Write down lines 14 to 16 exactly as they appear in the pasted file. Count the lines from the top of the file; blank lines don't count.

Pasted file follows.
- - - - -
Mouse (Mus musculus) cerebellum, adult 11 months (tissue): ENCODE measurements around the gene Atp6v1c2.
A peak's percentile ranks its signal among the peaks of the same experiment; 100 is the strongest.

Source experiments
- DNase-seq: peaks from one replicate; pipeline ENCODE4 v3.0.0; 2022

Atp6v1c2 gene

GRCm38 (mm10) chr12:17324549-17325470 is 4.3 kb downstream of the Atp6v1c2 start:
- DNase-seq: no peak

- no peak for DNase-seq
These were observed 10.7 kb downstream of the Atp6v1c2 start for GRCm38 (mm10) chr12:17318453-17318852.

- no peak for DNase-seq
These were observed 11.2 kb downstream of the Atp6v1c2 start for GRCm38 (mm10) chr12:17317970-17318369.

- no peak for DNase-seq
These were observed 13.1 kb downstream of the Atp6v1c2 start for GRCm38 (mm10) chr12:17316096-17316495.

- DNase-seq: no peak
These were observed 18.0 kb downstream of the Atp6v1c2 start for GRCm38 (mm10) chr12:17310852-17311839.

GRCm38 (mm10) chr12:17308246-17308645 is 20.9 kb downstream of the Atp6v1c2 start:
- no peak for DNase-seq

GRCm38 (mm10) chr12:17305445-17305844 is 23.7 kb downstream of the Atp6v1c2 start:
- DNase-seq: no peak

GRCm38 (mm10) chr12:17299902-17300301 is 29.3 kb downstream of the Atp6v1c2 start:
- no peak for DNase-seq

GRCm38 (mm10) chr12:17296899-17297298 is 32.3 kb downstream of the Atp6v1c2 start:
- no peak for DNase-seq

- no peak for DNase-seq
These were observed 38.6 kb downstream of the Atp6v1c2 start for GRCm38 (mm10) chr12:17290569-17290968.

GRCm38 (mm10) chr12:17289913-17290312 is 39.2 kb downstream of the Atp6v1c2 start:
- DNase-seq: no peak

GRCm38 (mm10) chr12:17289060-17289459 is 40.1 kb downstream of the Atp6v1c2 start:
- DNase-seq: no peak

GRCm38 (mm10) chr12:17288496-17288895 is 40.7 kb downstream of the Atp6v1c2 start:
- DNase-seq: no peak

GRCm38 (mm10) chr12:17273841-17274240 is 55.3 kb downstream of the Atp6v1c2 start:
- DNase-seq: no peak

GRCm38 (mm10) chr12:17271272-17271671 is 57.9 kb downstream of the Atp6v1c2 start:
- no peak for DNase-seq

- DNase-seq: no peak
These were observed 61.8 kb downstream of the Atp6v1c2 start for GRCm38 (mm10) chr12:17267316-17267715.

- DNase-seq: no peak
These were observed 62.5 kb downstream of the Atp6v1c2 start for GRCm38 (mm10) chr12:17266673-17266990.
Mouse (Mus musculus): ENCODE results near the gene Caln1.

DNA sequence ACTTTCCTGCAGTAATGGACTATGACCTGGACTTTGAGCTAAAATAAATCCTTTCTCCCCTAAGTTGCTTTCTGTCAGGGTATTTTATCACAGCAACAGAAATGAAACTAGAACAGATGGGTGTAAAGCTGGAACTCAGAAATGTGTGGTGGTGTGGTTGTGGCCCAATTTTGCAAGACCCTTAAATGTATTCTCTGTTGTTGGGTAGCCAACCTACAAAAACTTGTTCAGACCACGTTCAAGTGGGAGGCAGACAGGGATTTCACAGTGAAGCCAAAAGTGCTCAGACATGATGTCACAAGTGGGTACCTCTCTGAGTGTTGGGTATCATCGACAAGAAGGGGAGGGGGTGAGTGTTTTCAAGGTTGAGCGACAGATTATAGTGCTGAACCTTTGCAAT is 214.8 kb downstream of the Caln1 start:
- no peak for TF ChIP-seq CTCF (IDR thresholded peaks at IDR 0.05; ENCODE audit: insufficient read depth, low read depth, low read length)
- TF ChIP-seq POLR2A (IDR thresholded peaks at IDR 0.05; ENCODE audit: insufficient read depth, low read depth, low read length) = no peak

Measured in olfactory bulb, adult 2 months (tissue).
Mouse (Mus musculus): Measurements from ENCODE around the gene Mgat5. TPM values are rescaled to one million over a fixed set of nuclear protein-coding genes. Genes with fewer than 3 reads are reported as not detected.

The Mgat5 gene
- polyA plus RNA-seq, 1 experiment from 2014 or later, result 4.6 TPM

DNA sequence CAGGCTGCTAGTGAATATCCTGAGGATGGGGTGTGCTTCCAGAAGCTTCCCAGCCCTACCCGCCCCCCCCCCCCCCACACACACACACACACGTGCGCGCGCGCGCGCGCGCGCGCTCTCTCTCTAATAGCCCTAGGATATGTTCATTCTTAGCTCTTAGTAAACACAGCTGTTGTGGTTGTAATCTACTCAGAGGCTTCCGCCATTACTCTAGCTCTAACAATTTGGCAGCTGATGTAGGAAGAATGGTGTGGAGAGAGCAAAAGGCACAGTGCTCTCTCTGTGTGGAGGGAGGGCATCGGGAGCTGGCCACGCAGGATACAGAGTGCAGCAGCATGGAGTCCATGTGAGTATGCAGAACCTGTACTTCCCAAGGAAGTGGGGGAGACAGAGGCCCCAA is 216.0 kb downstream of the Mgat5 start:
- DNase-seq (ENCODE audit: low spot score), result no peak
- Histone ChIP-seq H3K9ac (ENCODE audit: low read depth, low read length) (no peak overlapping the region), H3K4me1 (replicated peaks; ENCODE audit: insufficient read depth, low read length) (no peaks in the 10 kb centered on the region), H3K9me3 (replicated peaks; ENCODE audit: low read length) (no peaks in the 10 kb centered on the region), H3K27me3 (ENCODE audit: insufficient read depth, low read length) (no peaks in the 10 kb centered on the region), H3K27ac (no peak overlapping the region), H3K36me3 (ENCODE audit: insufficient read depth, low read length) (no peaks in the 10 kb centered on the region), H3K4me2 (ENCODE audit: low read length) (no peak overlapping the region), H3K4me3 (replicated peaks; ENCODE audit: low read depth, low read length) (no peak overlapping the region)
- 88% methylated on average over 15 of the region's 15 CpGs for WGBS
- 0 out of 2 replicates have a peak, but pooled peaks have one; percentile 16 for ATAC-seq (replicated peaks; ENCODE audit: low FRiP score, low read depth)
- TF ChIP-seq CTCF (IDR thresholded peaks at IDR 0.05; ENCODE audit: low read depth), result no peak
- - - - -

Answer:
- DNase-seq: no peak
These were observed 18.0 kb downstream of the Atp6v1c2 start for GRCm38 (mm10) chr12:17310852-17311839.

GRCm38 (mm10) chr12:17308246-17308645 is 20.9 kb downstream of the Atp6v1c2 start: